When his boat snapped loose
from its mooring, under
the screaking of the gulls,
he tried at first to wave
to his dear ones on shore,
but in the rolling fog
they had already lost their faces.
Too tired even to choose
between jumping and calling,
somehow he felt absolved and free
of his burdens, those mottoes
stamped on his name-tag:
conscience, ambition, and all
that caring.
He was content to lie down
with the family ghosts
in the slop of his cradle,
buffeted by the storm,
endlessly drifting.
Peace! Peace!
To be rocked by the Infinite!
As if it didn’t matter
which way was home;
as if he didn’t know
he loved the earth so much
he wanted to stay forever.

Analysis, meaning and summary of Stanley Kunitz's poem The Long Boat


  1. Vinnie says:

    This is a good poem.

  2. Judith Graham says:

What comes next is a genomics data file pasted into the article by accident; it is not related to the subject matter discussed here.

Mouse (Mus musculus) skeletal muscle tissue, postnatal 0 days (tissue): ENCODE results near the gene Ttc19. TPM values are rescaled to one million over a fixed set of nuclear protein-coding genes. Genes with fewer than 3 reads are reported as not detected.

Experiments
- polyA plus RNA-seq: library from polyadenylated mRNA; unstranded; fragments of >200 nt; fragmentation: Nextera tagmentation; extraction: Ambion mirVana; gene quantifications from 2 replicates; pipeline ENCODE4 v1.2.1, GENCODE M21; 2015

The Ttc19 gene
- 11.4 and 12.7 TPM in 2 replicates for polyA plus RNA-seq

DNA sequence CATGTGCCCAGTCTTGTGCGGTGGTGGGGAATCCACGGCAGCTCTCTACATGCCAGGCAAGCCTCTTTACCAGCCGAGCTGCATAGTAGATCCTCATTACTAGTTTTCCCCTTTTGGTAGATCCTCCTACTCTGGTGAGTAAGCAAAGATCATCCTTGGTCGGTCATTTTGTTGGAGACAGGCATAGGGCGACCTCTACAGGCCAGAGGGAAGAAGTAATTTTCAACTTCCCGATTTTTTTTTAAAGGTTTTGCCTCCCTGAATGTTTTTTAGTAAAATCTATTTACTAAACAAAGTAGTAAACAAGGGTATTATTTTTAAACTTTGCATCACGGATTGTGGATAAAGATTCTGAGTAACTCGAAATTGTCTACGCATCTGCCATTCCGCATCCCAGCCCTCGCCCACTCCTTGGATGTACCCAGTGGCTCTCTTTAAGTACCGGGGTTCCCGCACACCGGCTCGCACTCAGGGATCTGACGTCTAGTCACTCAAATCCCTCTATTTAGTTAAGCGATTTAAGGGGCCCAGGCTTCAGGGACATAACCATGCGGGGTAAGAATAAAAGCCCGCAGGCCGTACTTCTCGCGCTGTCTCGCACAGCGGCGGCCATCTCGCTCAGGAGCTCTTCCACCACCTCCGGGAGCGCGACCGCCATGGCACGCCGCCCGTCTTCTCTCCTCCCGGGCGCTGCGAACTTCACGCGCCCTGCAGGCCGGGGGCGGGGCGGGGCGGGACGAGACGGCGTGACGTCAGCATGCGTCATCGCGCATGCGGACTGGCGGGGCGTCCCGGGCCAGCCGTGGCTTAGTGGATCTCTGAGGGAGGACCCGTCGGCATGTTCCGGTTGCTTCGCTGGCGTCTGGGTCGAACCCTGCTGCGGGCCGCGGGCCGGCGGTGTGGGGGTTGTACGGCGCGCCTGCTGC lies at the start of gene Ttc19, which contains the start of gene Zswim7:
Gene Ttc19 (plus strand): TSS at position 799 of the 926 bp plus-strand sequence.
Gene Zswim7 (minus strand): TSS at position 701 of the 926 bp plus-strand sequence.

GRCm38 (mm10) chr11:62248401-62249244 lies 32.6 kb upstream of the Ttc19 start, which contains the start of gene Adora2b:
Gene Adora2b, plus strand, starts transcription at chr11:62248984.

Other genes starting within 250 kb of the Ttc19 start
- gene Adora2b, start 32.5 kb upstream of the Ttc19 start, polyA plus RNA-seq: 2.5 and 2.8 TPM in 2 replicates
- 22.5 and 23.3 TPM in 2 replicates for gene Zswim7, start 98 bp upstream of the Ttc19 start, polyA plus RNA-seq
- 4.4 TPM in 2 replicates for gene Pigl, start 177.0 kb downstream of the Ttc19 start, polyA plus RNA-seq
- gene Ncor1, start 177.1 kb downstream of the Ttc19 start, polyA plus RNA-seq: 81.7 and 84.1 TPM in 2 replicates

This poem spoke to me directly about the end of life, leaving all things, although one loves the earth–all thingswill leave at the time of death or even extreme old age. Then our standards and our attachments are cast in an extreme shadow, as if paltry things, no longer of the essence. Yet there is not a reprieve from such a conclusion. The poet’s kindly expression on a National Public Radio site, which quoted this poem, is different from the uncompromising nature of the meaning as I understand it.
    It seemed to me a wonderful contribution.

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